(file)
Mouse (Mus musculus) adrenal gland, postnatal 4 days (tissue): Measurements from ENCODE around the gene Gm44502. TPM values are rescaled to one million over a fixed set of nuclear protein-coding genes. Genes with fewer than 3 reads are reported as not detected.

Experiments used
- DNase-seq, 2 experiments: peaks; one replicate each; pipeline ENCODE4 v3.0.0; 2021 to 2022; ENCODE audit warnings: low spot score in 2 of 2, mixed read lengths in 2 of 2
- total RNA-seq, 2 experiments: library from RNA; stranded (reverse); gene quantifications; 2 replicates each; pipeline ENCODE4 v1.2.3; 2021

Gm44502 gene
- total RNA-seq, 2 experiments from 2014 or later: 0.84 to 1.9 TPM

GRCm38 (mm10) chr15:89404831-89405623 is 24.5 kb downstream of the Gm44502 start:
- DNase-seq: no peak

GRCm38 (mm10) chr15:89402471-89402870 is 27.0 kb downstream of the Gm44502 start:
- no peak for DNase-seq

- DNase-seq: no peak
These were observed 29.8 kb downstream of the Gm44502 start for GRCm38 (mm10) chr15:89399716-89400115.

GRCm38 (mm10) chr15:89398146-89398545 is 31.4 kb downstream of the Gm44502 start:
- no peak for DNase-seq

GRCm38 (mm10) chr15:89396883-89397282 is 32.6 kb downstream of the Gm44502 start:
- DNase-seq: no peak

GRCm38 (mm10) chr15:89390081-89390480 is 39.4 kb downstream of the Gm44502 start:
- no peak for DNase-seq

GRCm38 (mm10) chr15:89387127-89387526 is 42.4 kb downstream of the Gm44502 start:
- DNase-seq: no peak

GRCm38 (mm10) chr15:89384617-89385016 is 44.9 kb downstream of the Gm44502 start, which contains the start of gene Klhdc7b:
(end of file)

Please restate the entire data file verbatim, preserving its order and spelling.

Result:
Mouse (Mus musculus) adrenal gland, postnatal 4 days (tissue): Measurements from ENCODE around the gene Gm44502. TPM values are rescaled to one million over a fixed set of nuclear protein-coding genes. Genes with fewer than 3 reads are reported as not detected.

Experiments used
- DNase-seq, 2 experiments: peaks; one replicate each; pipeline ENCODE4 v3.0.0; 2021 to 2022; ENCODE audit warnings: low spot score in 2 of 2, mixed read lengths in 2 of 2
- total RNA-seq, 2 experiments: library from RNA; stranded (reverse); gene quantifications; 2 replicates each; pipeline ENCODE4 v1.2.3; 2021

Gm44502 gene
- total RNA-seq, 2 experiments from 2014 or later: 0.84 to 1.9 TPM

GRCm38 (mm10) chr15:89404831-89405623 is 24.5 kb downstream of the Gm44502 start:
- DNase-seq: no peak

GRCm38 (mm10) chr15:89402471-89402870 is 27.0 kb downstream of the Gm44502 start:
- no peak for DNase-seq

- DNase-seq: no peak
These were observed 29.8 kb downstream of the Gm44502 start for GRCm38 (mm10) chr15:89399716-89400115.

GRCm38 (mm10) chr15:89398146-89398545 is 31.4 kb downstream of the Gm44502 start:
- no peak for DNase-seq

GRCm38 (mm10) chr15:89396883-89397282 is 32.6 kb downstream of the Gm44502 start:
- DNase-seq: no peak

GRCm38 (mm10) chr15:89390081-89390480 is 39.4 kb downstream of the Gm44502 start:
- no peak for DNase-seq

GRCm38 (mm10) chr15:89387127-89387526 is 42.4 kb downstream of the Gm44502 start:
- DNase-seq: no peak

GRCm38 (mm10) chr15:89384617-89385016 is 44.9 kb downstream of the Gm44502 start, which contains the start of gene Klhdc7b: